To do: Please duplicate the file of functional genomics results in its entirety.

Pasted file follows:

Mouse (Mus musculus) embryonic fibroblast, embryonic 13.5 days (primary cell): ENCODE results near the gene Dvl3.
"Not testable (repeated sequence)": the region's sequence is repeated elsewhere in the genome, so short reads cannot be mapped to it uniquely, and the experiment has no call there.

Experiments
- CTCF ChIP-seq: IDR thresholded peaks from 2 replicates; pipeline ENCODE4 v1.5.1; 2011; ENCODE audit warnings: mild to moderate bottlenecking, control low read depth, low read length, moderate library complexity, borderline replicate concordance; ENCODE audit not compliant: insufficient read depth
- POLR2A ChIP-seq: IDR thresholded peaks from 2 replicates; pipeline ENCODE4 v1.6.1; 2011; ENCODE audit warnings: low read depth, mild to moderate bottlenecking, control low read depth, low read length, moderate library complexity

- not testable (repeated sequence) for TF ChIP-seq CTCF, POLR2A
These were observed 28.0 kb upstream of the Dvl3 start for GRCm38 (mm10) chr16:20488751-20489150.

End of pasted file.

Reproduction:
Mouse (Mus musculus) embryonic fibroblast, embryonic 13.5 days (primary cell): ENCODE results near the gene Dvl3.
"Not testable (repeated sequence)": the region's sequence is repeated elsewhere in the genome, so short reads cannot be mapped to it uniquely, and the experiment has no call there.

Experiments
- CTCF ChIP-seq: IDR thresholded peaks from 2 replicates; pipeline ENCODE4 v1.5.1; 2011; ENCODE audit warnings: mild to moderate bottlenecking, control low read depth, low read length, moderate library complexity, borderline replicate concordance; ENCODE audit not compliant: insufficient read depth
- POLR2A ChIP-seq: IDR thresholded peaks from 2 replicates; pipeline ENCODE4 v1.6.1; 2011; ENCODE audit warnings: low read depth, mild to moderate bottlenecking, control low read depth, low read length, moderate library complexity

- not testable (repeated sequence) for TF ChIP-seq CTCF, POLR2A
These were observed 28.0 kb upstream of the Dvl3 start for GRCm38 (mm10) chr16:20488751-20489150.